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AIM: Although prostate-specific antigen (PSA) screening reduces mortality from prostate cancer, substantial over-diagnosis and subsequent overtreatment are concerns. Early screening of men for PSA may serve to stratify the male population by risk of future clinical prostate cancer. METHODS AND MATERIAL: Case-control study nested within the Danish 'Diet, Cancer and Health' cohort of 27,179 men aged 50-64 at enrolment. PSA measured in serum collected at cohort entry in 1993-1997 was used to evaluate prostate cancer risk diagnosed up to 14 years after. We identified 911 prostate cancer cases in the Danish Cancer Registry through 31st December 2007 1:1 age-matched with cancer-free controls. Aggressive cancer was defined as ≥ T3 or Gleason score ≥ 7 or N1 or M1. Statistical analyses were based on conditional logistic regression with age as underlying time axis. RESULTS: Total PSA and free-to-total PSA ratio at baseline were strongly associated with prostate cancer risk up to 14 years later. PSA was grouped in quintiles and free-to-total PSA ratio divided in three risk groups. The incidence rate ratio for prostate cancer was 150 (95% confidence interval, 72-310) among men with a total PSA in the highest quintile (> 5.1 ng/ml) compared to the lowest (< 0.80 ng/ml). The risk of aggressive cancer was highly elevated in men with a PSA level in the highest quintile. The results indicate that one-time measurement of PSA could be used in an individualised screening strategy, sparing a large proportion of men from further PSA-based screening.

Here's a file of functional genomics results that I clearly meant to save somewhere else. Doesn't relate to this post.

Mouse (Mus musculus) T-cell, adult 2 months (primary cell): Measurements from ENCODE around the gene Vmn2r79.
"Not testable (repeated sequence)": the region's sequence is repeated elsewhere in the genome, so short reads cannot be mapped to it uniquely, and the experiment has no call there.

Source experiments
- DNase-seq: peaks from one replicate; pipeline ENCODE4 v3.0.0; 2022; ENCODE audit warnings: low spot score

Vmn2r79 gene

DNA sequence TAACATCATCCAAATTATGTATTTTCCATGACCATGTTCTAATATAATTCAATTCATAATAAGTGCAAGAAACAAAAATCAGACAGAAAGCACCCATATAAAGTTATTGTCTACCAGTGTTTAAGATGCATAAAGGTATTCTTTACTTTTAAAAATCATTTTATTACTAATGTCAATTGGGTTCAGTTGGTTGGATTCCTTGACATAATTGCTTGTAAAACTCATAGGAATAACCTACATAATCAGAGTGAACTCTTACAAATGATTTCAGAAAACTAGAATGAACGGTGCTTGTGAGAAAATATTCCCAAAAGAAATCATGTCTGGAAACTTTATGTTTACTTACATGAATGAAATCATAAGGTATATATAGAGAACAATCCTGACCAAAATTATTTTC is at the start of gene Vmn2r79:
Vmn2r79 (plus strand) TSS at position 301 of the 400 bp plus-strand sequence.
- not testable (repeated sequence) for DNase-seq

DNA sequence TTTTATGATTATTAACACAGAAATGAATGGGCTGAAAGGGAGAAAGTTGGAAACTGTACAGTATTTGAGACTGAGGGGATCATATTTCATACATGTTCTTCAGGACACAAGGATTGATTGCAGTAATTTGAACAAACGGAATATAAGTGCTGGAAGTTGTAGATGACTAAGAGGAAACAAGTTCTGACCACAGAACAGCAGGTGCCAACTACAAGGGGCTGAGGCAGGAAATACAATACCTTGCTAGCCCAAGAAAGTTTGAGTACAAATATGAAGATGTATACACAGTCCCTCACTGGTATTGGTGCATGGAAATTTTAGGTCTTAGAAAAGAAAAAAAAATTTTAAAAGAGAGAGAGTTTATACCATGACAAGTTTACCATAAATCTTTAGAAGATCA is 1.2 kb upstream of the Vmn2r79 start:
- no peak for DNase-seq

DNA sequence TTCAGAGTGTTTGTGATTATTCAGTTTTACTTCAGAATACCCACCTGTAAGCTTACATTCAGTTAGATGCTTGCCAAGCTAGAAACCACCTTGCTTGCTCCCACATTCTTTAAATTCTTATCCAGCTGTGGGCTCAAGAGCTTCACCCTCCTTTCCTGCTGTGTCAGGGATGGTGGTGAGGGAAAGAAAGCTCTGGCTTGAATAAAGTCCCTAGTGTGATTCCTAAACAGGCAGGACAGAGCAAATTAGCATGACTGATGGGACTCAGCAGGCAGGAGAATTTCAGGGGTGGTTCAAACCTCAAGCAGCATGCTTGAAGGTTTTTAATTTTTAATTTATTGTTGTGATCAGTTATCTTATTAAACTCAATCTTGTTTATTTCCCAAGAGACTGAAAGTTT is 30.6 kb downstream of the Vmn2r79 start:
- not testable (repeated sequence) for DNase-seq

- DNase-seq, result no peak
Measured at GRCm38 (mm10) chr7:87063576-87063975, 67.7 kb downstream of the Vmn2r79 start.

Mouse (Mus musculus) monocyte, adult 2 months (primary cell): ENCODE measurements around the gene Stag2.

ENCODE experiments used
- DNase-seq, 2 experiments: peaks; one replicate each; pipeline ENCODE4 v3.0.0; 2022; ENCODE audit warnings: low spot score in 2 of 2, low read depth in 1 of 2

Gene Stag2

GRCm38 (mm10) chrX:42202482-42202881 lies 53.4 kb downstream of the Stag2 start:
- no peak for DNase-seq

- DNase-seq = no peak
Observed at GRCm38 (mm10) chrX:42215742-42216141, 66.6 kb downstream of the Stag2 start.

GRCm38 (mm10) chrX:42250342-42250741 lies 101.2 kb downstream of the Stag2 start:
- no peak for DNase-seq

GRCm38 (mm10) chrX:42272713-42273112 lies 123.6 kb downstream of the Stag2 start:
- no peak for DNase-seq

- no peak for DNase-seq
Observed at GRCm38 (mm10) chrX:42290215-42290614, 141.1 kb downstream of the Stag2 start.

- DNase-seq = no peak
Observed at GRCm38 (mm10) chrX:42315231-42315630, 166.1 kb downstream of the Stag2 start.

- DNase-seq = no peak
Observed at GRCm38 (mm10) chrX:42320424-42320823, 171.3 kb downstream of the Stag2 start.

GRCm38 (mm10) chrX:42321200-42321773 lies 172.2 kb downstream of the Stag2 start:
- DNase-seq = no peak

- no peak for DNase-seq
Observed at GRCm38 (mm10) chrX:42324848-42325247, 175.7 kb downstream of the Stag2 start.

Original publication




Journal article


Eur J Cancer

Publication Date





3041 - 3048


Baseline, Nested case–control study, Prostate neoplasm, Prostate-specific antigen, Risk factor, Aged, Case-Control Studies, Cohort Studies, Denmark, Diet, Humans, Incidence, Logistic Models, Male, Mass Screening, Middle Aged, Prostate-Specific Antigen, Prostatic Neoplasms, Risk Factors